Disaster Relief Scam Every time there is a disaster like the tsunami, a tornado or an earthquake, millions of do-gooders want to do something to help the victims.
Scammers take advantage of this by setting up scam charity institutions which rob the money that you wanted to send to the victims of the disaster. Scammers also attempt phishing by sending you donation requests via email where you can click on a link which then leads you to website designed to steal your passwords and other details.
Sometimes, scammers also take advantage of disaster situations by pretending to be a victim themselves. For example, an earthquake in the Philippines affects millions and the scammer sees this as an opportunity to ask you to help them during this difficult time. They will spin a story about how they have lost everything due to the disaster and tug at your heart strings.
Yet, despite losing everything they seem to be an online dating site? Business Investment Scam Business investment is another popular lure scammers use to attract their potential victims. People want to use their savings for a worthwhile investment option.
Solicitations for an investment scam can come via email, telephone or even in the mail. Offers include work-at-home jobs and other get-rich-quick schemes, gambling software, opportunities to buy "secret" shares and other too-good-to-be-true schemes.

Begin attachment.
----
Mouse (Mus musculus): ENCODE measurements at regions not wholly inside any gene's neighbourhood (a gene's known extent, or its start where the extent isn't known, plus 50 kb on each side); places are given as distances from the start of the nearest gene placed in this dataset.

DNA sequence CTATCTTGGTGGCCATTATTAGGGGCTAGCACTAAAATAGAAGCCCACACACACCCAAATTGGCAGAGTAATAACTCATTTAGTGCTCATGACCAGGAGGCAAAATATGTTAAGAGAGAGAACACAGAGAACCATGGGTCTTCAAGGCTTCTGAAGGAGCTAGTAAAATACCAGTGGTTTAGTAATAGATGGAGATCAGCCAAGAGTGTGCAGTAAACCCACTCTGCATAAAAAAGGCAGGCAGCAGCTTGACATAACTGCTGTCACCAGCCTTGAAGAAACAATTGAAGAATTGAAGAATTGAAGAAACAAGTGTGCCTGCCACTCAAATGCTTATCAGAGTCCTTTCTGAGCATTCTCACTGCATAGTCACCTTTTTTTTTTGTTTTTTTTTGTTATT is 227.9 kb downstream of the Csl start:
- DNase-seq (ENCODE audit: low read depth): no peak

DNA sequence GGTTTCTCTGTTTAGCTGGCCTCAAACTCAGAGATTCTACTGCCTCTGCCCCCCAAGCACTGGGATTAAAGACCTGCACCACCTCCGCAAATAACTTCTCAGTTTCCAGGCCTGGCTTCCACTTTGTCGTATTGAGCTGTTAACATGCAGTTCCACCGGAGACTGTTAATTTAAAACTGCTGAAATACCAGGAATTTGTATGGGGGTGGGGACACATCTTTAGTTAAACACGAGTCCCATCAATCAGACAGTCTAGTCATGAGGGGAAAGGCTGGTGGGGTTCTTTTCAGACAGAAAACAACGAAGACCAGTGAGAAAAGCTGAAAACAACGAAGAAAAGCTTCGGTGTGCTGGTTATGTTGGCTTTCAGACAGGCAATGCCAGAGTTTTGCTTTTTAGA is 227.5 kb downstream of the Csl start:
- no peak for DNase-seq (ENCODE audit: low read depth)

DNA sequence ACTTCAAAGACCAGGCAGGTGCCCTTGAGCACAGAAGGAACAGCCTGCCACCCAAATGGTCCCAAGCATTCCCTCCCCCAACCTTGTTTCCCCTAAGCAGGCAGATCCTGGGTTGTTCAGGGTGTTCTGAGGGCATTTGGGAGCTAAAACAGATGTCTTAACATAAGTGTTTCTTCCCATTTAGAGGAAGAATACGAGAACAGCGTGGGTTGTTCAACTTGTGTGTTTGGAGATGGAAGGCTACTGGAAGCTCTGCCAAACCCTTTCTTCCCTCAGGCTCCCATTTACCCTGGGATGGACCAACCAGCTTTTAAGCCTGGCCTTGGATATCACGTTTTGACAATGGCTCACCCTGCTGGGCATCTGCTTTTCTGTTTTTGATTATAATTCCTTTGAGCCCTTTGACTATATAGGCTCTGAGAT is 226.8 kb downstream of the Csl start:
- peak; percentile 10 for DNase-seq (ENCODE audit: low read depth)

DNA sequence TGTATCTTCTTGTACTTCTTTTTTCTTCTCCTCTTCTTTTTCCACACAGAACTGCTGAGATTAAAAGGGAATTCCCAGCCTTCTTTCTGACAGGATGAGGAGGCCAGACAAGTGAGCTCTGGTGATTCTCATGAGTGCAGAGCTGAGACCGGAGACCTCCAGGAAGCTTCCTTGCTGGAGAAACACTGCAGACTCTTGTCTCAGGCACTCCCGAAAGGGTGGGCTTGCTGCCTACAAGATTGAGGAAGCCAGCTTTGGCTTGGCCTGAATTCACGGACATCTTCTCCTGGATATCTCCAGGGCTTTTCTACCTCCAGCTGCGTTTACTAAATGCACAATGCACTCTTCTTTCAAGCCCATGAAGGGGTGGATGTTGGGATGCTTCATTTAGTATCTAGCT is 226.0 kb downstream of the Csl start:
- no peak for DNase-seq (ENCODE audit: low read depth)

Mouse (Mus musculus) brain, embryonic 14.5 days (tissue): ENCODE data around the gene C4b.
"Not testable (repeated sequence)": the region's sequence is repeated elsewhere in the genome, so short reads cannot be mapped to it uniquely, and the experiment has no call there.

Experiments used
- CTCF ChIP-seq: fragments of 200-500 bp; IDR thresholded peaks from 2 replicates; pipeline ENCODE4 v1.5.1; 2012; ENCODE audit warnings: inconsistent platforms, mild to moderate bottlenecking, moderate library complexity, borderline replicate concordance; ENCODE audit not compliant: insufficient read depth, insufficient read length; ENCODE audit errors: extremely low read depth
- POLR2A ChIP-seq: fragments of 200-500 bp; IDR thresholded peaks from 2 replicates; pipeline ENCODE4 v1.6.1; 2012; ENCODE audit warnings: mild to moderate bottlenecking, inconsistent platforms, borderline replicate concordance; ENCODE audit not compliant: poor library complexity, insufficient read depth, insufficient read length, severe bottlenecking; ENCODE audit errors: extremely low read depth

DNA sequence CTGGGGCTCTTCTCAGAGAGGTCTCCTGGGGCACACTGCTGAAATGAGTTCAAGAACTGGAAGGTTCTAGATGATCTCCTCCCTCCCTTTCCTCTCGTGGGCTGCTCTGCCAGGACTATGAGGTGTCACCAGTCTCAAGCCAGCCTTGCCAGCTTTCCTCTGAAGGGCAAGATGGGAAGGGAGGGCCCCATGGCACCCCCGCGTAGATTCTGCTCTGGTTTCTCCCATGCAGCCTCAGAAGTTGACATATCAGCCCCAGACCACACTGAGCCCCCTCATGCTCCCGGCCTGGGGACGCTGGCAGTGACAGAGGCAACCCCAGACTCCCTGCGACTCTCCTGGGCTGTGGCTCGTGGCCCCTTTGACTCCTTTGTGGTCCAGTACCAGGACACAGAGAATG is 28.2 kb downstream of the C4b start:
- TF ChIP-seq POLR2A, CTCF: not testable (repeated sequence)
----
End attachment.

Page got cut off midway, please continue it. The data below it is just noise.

How do you know it's a scam? While there is no foolproof rule, it is best to avoid investing in opportunities that have been presented to you by someone who came out of the blue. When investing your hard earned money, it is important to consult with a financial adviser about the best course of action.
Scammers contact their victims on the pretext of offering them a job with unbelievably high salaries. With most people always on the lookout for a better job, these emails seem like a welcome opportunity with people seldom realizing it's a scam.
- How to Avoid a Romance Scam When Using Online Dating Sites
- Has an online love interest asked you for money?
As a potential "employer" they will request your bank account details etc so you can get paid but instead you could have money stolen from your account and even run the risk of identity theft.
Online Classifieds Scam Online classified sites have turned out to be some of the most popular websites for a variety of purposes including dating, buying and selling products and even finding work.
Has an online love interest asked you for money? | Consumer Information
Consider carefully the advice on www. Be wary of requests for money.
Avoid any arrangement with a stranger that asks for up-front payment via money order, wire transfer, international funds transfer, pre-loaded card or electronic currency, like Bitcoin.
It is rare to recover money sent this way. Do not agree to transfer money for someone else: Be very careful about how much personal information you share on social network sites. Scammers can use your information and pictures to create a fake identity or to target you with a scam.
Have you been scammed? If you think you have been scammed, report it to the website, app, or social media site where the scammer first approached you.
If you think you have provided your account details to a scammer, contact your bank or financial institution immediately. We encourage you to report scams to the ACCC via the report a scam page.
This helps us to warn people about current scams, monitor trends and disrupt scams where possible. Please include details of the scam contact you received, for example, email or screenshot.